Defendants assert that this case is governed by the familiar standards established in Chevron U.S.A., Inc. v. Natural Resources Defense Council, Inc., 467 U.S. 837, 843-43 (1984), and argue for deference to their national weighted average method. They maintain that their method is simpler to administer than an individualized calculation and more fair, because it spreads locality pay increases across all retirees to account for the fact that they would be subject to reassignment at any time if they were still on active status. This argument for deference is not persuasive. The District of Columbia, not the Treasury Department, is charged with determining pension allowances, promulgating rules, and otherwise implementing the District of Columbia Police and Firefighters Retirement and Disability Act. Floyd v. District of Columbia, 129 F.2d 152, 156-57 (D.C. Cir. 1997) (District of Columbia is not a federal agency or instrumentality under the Act); see also Ass'n of Civilian Technicians v. Federal Labor Relations Auth., 269 F.3d 1112, 1115 (D.C. Cir. 2001) (interpretations of statutes not committed to an agency's administration reviewed de novo). Moreover, the Treasury Department's decision to adopt the national weighted average method was not the product of formal notice-and-comment rulemaking, and there are no other indications that Congress intended that Chevron deference apply. United States v. Mead Corp., 533 U.S. 218, 229-31 (2001). Indeed, the defendants promulgated their calculation method informally, during the course of this litigation. Cf. Federal Labor Relations Auth. v. United States Dept. of Treasury, Financial Mgmt. Serv., 884 F.2d 1446, 1455 (D.C. Cir. 1989) (agency litigation positions are often not accorded deference where there is a risk that the positions have been developed under special pressure or without adequate opportunity for the presentation of opposing views).*fn3

As a fallback argument, the defendants assert that the Treasury Department's methodology is entitled to deference under Skidmore v. Swift Co., 323 U.S. 134, 139-40 (1944), because it possesses "a body of experience and informed judgment." See also Mead, 533 U.S. at 234 (Skidmore deference may still be due where Chevron does not apply). The weight of Skidmore deference depends, however, "the thoroughness evident in [the agency's] consideration, the validity of its reasoning, its consistency with earlier and later pronouncements, and all those factors which give it power to persuade, if lacking power to control." Skidmore, 323 U.S. at 140. No deference at all is due to an agency interpretation that conflicts with the plain language of a statute. Public Employees Retirement Sys. v. Betts, 492 U.S. 158, 171 (1989).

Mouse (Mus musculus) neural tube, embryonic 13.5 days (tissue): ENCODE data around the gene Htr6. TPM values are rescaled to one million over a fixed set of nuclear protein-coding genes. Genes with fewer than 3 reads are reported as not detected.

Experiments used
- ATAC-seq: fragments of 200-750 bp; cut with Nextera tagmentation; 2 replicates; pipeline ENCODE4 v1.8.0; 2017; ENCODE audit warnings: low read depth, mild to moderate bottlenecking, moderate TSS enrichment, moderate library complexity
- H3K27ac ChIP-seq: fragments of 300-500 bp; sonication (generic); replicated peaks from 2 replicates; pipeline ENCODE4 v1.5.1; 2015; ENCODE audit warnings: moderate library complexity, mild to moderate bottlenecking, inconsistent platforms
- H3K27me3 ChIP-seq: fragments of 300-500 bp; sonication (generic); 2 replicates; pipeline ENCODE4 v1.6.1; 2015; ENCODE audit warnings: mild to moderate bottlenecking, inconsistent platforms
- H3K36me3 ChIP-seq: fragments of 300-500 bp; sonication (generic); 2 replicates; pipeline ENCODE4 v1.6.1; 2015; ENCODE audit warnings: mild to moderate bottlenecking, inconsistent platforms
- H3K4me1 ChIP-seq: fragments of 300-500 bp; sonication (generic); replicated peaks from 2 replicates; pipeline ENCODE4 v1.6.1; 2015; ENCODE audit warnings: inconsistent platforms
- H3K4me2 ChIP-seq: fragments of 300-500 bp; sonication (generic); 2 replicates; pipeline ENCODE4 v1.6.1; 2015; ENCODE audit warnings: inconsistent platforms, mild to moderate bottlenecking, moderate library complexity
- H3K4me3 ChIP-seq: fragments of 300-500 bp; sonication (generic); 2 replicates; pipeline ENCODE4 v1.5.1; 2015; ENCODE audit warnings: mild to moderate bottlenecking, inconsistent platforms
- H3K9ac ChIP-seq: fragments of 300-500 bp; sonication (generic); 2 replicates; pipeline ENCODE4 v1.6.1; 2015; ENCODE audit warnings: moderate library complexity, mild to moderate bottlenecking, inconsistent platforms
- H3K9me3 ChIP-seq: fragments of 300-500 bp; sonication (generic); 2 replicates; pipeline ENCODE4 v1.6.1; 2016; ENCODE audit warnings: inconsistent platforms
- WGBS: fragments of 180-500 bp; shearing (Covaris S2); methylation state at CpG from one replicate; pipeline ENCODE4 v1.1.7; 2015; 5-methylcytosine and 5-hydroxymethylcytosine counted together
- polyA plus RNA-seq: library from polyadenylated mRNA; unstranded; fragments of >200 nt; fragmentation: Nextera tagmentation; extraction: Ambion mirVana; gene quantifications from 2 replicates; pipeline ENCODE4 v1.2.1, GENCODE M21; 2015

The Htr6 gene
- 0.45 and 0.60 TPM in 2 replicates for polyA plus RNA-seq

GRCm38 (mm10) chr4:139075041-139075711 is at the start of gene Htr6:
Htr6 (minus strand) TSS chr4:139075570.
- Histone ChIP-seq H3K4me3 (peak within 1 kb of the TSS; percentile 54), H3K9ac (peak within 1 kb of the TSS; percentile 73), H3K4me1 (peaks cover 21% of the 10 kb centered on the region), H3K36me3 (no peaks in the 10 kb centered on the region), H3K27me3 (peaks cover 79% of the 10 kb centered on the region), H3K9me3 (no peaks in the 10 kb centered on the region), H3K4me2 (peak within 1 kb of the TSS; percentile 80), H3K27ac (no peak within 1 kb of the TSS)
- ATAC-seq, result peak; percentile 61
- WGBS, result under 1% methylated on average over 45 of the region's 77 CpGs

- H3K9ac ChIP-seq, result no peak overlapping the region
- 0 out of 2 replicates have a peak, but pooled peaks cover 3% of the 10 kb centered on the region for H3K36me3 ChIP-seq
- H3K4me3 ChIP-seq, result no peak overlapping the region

The plain language of the statute in question does not allow averaging or aggregating locality pay. Instead, it requires individualized calculations based on factors individual to each retiree. It provides that "[e]ach individual retire[e] . . . shall be entitled to receive . . . an increase in his pension relief allowance or retirement compensation . . . equal to the product of such allowance or compensation and the per centum increase . . . in the scheduled rate of compensation to which he would be entitled if he were in active service on the effective date of such increase in salary." D.C. Code § 5-745(c) (emphasis added). If any individual retiree is receiving a percentage increase equal to what he or she would have received as an active agent today, however, it is merely by coincidence. Except for such a coincidental match, the averaging method will always result in a payment that is either too high or too low.

The statutory requirement that calculations be individual cannot be squared with the weighted average method now employed by the defendants. Neither, however, does the statute command a specific method of determining what locality will be the basis for calculating the retirement benefit of any individual retiree. Plaintiffs' submission — that the correct locality is the place where an agent is serving when he or she retires — is argument without any specific support in the language of the statute. Plaintiffs' way is not the only way to comply with the statute's mandate of individualized determinations.

The unfortunate result must be a judgment declaring that the Treasury Department's present weighted average method for calculating locality pay is unlawful, but putting nothing in its place. It is for the defendants, and not this Court, to fashion a method that complies with the statute. As Judge Sporkin noted, if Congress is dissatisfied with the inefficiencies or inequities of the system that it has created, then it is up to Congress to change the situation. Lanier v. District of Columbia, 871 F. Supp. 20, 23-24 (D.D.C. 1994). The plain meaning of legislation is conclusive except in "rare cases" in which literal application would produce a result clearly at odds with the intent of the drafters. The parties have presented no evidence of contrary intent, so the sole function of the Court is to enforce the plain language of the statute according to its terms. United States v. Ron Pair Enters., Inc., 489 U.S. 235, 241-43 (1989) (citations and internal quotations omitted).

An appropriate order accompanies this memorandum.

ORDER

For the reasons set forth in the accompanying memorandum, it is this ___ day of March 2002,

ORDERED that plaintiffs' motion for partial summary judgment [#70] is granted. And it is

FURTHER ORDERED that defendants' motion for summary judgment [#71] is denied. And it is

FURTHER ORDERED that the parties appear April ___, 2002, at ___ for a status conference.